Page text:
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Context for Their Eyes Were Watching God

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1 Context for Their Eyes Were Watching God
By Zora Neal Hurston

2 Historical Context 1865 - Slaves freed; end of Civil War
Late 1800s, early 1900s - South: Jim Crow laws, sharecropping, segregation, lynching, KKK, racism The Great Migration Early 1900s - North: unemployment, immigration, racism 1926: W.E.B. Dubois’ “Criteria of Negro Art” Late 1920s – early 1930s - Harlem Renaissance Their Eyes Were Watching God

3 Battling Racism with the “Negro Uplift Program”
Early 1900s: Segregation, social issues, racism W.E.B. Dubois - “Criteria of Negro Art” “Uplift program” African Americans only portrayed only as model citizens

4 Harlem Renaissance Great Migration New Negro Movement
Urban areas in Northern U.S. Centered in Harlem Artistic and intellectual flowering of African-American culture

5 Harlem Renaissance: Big Names
Langston Hughes, Richard Wright, James Baldwin, Countee Cullen Louis Armstrong, Duke Ellington, Dizzy Gillespie

6 Harlem Renaissance Response to Negro Uplift Program
Instead of only representing Africans as model citizens, expose racial oppression Or, completely rejected Uplift Program FIRE!! - represented the life of prostitutes, etc. (Hurston)

7 Hurston’s Controversial Work
FIRE!! sold poorly Some thought it represented African Americans negatively Used dialect, represented Southern communities as she found them, and depicted female sexuality

8 Their Eyes Were Watching God
Published 1937 Mixed reviews Harshly criticized by some Uneducated characters Dialect Lacked serious social criticism?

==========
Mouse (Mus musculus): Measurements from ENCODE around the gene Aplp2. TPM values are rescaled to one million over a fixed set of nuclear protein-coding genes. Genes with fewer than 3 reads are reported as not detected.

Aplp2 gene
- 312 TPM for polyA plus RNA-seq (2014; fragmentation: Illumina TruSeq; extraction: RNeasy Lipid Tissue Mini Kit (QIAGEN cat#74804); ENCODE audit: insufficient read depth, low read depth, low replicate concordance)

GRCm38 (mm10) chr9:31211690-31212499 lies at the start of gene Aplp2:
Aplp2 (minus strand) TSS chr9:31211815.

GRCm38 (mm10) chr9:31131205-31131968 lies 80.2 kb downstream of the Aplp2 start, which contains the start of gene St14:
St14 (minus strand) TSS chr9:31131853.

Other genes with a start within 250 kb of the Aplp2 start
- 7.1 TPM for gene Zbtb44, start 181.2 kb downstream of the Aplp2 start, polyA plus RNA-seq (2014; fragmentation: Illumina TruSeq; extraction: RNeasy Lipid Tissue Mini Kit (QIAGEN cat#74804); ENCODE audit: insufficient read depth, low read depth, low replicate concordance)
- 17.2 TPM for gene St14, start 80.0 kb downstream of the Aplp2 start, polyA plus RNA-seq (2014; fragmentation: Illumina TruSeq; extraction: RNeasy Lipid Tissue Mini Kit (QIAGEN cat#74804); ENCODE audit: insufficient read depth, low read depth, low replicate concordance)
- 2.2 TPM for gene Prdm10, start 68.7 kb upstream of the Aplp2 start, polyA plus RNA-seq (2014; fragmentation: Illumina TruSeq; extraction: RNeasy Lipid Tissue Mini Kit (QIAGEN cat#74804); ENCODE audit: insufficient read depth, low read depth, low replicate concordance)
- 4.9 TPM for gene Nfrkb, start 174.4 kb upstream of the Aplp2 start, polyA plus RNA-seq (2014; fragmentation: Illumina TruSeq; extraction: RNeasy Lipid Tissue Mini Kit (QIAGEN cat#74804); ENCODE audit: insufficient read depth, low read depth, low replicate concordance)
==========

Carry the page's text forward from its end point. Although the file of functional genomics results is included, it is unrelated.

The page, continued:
9 Wright’s Review of Their Eyes
In Richard Wright’s review of Their Eyes he states the following: That the book lacks a “sharp analysis of the social background” That the book lacks “a basic idea or theme that lends itself to significant interpretation” That “Miss Hurston seems to have no desire whatever to move in the direction of serious fiction ”

10 Dialect in Literature Dialect in literature: unsophisticated?
Dialect - a form of a language that is used by a particular group of the language's speakers and that is distinguished by differences in vocabulary, grammar, and pronunciation

11 The Debate over Dialect: Countee Cullen vs. Langston Hughes
Harlem’s 2 most prominent poets Cullen rejected the use of black dialect in his poetry Hughes used it, especially in his “jazz poems” Cullen harshly critical of Hughes

12 These Four Writers on Dialect
Cullen: no Hughes: yes Wright: no Hurston: yes

13 Standard English Standard English –
(also known as Standard Written English or SWE) - the form of English most widely accepted as being clear and proper

14 Accent Dialect v. Accent
Accent – a difference in pronunciation among different forms of a language Dialect includes accent but also includes vocabulary and grammar

15 “Sometimes, I feel discriminated against, but it does not make me angry. It merely astonishes me. How can any deny themselves the pleasure of my company? It's beyond me.” ~Zora Neale Hurston

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